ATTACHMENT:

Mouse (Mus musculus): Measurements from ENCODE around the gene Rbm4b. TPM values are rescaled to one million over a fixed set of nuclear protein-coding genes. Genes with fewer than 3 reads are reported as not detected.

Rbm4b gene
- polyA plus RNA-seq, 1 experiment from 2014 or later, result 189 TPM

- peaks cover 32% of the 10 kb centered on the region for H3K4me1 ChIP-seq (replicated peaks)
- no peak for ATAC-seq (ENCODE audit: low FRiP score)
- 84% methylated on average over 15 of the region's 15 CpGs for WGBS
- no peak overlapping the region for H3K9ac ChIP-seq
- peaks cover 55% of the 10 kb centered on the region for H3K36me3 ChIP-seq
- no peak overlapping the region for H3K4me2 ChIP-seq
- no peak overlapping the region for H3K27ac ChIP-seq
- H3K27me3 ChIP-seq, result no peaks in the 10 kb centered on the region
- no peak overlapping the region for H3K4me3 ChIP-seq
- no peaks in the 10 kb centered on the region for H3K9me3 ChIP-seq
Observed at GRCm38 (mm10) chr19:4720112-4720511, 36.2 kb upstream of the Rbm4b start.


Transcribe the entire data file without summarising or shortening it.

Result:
Mouse (Mus musculus): Measurements from ENCODE around the gene Rbm4b. TPM values are rescaled to one million over a fixed set of nuclear protein-coding genes. Genes with fewer than 3 reads are reported as not detected.

Rbm4b gene
- polyA plus RNA-seq, 1 experiment from 2014 or later, result 189 TPM

- peaks cover 32% of the 10 kb centered on the region for H3K4me1 ChIP-seq (replicated peaks)
- no peak for ATAC-seq (ENCODE audit: low FRiP score)
- 84% methylated on average over 15 of the region's 15 CpGs for WGBS
- no peak overlapping the region for H3K9ac ChIP-seq
- peaks cover 55% of the 10 kb centered on the region for H3K36me3 ChIP-seq
- no peak overlapping the region for H3K4me2 ChIP-seq
- no peak overlapping the region for H3K27ac ChIP-seq
- H3K27me3 ChIP-seq, result no peaks in the 10 kb centered on the region
- no peak overlapping the region for H3K4me3 ChIP-seq
- no peaks in the 10 kb centered on the region for H3K9me3 ChIP-seq
Observed at GRCm38 (mm10) chr19:4720112-4720511, 36.2 kb upstream of the Rbm4b start.